Two Perspectives on the Conflict in Afghanistan

Russia and the U.S. see the situation differently – as they must.

|March 30, 2018

By Allison Fedirka

With all the talk of Washington’s expelling Russian diplomats, it’s easy to overlook Afghanistan, an area in which Russia and the United States have butted heads for years. The list of things that confound their cooperation there is long, but perhaps no issue is more important now than the Islamic State.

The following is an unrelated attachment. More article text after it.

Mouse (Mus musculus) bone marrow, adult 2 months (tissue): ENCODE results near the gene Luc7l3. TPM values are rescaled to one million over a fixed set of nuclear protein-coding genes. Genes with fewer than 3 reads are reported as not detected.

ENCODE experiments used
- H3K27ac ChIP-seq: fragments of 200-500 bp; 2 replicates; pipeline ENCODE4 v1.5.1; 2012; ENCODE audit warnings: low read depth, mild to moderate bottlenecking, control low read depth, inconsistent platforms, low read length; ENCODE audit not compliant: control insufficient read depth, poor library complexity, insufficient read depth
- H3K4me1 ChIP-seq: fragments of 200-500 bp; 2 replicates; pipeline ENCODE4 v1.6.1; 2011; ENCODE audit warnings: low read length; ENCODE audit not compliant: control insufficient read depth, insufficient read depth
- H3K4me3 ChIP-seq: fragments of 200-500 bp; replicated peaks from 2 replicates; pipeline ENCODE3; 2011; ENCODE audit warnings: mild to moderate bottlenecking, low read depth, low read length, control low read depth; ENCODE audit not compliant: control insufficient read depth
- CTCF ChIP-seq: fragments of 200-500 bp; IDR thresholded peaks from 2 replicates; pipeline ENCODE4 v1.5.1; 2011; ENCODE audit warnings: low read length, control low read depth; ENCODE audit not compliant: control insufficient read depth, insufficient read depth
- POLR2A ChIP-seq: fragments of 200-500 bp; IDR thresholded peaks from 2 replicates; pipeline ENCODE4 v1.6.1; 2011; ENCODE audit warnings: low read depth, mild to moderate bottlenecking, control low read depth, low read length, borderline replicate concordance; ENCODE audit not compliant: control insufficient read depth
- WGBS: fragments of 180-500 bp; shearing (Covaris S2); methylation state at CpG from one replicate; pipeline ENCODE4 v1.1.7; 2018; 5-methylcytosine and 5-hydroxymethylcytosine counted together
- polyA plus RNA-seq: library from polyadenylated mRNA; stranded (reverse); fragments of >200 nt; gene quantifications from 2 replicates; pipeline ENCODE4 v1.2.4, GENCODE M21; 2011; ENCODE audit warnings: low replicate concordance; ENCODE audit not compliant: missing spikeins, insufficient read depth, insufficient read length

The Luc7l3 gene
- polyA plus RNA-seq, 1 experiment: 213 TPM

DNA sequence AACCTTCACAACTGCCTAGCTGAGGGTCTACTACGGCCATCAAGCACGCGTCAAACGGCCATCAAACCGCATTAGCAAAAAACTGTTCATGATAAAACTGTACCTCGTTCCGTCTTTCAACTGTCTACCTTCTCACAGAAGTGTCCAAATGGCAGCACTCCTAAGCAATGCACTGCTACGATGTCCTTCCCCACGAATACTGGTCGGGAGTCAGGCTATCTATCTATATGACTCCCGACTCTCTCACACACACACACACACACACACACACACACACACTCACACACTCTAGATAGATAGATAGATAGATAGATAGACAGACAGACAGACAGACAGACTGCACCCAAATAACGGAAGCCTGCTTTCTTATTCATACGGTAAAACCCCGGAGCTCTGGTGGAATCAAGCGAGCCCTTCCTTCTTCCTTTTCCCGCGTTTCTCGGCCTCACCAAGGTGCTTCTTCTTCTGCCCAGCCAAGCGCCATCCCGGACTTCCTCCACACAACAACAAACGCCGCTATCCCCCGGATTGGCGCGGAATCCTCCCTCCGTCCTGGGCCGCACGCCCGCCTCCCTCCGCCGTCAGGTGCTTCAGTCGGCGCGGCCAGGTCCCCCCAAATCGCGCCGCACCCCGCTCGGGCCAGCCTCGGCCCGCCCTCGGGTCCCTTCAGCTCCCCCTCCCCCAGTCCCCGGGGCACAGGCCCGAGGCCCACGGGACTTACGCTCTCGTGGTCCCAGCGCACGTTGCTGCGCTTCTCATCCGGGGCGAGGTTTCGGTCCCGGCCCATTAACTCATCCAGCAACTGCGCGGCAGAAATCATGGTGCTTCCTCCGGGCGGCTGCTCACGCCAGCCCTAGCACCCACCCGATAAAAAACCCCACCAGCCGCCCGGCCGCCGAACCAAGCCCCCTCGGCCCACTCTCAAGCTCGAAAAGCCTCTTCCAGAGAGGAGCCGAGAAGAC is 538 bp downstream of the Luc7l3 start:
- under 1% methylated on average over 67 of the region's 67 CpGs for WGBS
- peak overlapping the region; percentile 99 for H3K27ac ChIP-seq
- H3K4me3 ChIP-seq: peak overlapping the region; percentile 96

The United States and Russia have profoundly different views on just how strong, and therefore what kind of threat, the Islamic State in Afghanistan poses. Russia’s foreign minister described it as “rather serious,” noting that the group’s ranks have swelled into the thousands, aided in part by an influx of foreign fighters. The United States disagrees. Washington understands that there is an IS presence in Afghanistan but maintains that most of the fighters were already in the country fighting for groups like the Taliban and the Islamic Movement of Uzbekistan. Washington says they simply fight under a new banner. The distinction may seem trivia

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